It is reported that HMRC will have the Coronavirus Job Retention Scheme (CJRS) portal ready by the 20th April. This is earlier than the end of April date that they had originally advised. To remind you, this is the portal that you will use to access the reimbursed funds that you are paying to furloughed staff.

Note: you must have a PAYE online account in order to make a claim.  Therefore: –

  • If you complete your own payroll, make sure that you have an online PAYE registration with HMRC
  • If you use a third party for your payroll, you should contact them to ensure that they are dealing with your PAYE through an online account with HMRC.

It can take up to 10 days to set up an online account if you do not have one.

Contact us if you have any queries.


Debenhams goes into administration

Debenhams has called in administrators from FRP Advisory as the 241-year-old department store chain tries to stay on life support until the coronavirus lockdown is over. Debenhams plans to try to re-open some UK stores after the crisis but its 11 stores in Ireland are to be liquidated. Stefaan Vansteenkiste, chief executive of Debenhams, said: “In these unprecedented circumstances the appointment of the administrators will protect our business, our employees, and other important stakeholders, so that we are in a position to resume trading from our stores when Government restrictions are lifted.”

The Daily Telegraph, Business, Page: 3 The Times, Page: 42 The Independent, Page: 46 The Guardian, Page: 31 City AM The I, Page: 48 Daily Mirror, Page: 2

NMC Health falls into administration

Administrators from Alvarez & Marsal have taken over control of NMC Health after a High Court judge approved the appointment. NMC first came under fire from short seller Muddy Waters in December over its governance and finances and has since been forced to reveal £3.2bn in undisclosed debt. One of NMC’s major creditors, Abu Dhabi Commercial Bank, forced the administration after the company failed to meet its demands to shore up governance.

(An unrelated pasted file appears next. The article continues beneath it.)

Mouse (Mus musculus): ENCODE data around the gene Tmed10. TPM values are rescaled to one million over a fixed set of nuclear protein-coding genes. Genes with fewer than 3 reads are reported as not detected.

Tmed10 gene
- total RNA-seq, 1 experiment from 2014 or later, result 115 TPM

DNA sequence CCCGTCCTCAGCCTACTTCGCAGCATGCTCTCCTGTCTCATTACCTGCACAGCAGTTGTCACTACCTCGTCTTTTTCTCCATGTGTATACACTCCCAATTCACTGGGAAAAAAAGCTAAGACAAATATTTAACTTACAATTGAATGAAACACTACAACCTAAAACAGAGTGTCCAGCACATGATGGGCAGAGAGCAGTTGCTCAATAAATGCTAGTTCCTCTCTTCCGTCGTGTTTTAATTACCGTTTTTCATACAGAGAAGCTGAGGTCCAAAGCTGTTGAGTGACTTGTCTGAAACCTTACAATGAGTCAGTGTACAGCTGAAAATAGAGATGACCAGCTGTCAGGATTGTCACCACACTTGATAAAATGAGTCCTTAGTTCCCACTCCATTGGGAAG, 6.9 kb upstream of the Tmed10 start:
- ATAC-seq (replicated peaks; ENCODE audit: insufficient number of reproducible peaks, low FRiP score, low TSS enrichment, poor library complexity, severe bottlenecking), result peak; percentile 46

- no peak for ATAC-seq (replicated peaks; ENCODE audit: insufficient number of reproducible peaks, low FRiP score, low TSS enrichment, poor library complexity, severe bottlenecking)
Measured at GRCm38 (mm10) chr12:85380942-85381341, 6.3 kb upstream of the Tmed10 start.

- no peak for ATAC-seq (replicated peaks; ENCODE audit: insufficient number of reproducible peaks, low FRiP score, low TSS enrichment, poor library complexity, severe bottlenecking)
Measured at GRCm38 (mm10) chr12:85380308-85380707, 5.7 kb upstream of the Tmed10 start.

The Daily Telegraph Financial Times


FCA to include motor finance in rescue measures

The Financial Conduct Authority has confirmed that it will go ahead with measures consulted on last week that will help consumers with their debt. These will include temporary payment freezes on loans and credit cards for up to three months, and larger zero-interest overdrafts. The regulator’s interim chief executive, Christopher Woolard, said support would also be offered to motorists struggling with their car finance payments. The move comes after talks with the Finance and Leasing Association, whose members arrange £48bn of car financing deals a year.

The Daily Telegraph


AAB urges greater coronavirus support for companies

Managing partner of Anderson Anderson & Brown (AAB), Lyn Calder, is urging the government to enact measures to help firms survive the economic damage resulting from coronavirus. She stated: “The Coronavirus Business Interruption Loan Scheme (CBILS) will undoubtedly prove to be a lifeline for many businesses. However, depending on their financial status, all too many will not qualify under the current stipulations. For example, part of the eligibility criteria for access to CBILS requires lenders to assess whether a business is ‘viable’, which could well result in banks turning down loss-making businesses.” She also pointed out that employees who live and work in the UK but are employed by companies with no UK bank account are in a precarious position as such employers cannot claim furlough support for UK-based employees under current regulations.

Scottish Construction Now The Scotsman, Page: 32

Government ‘should help small company directors’ access funding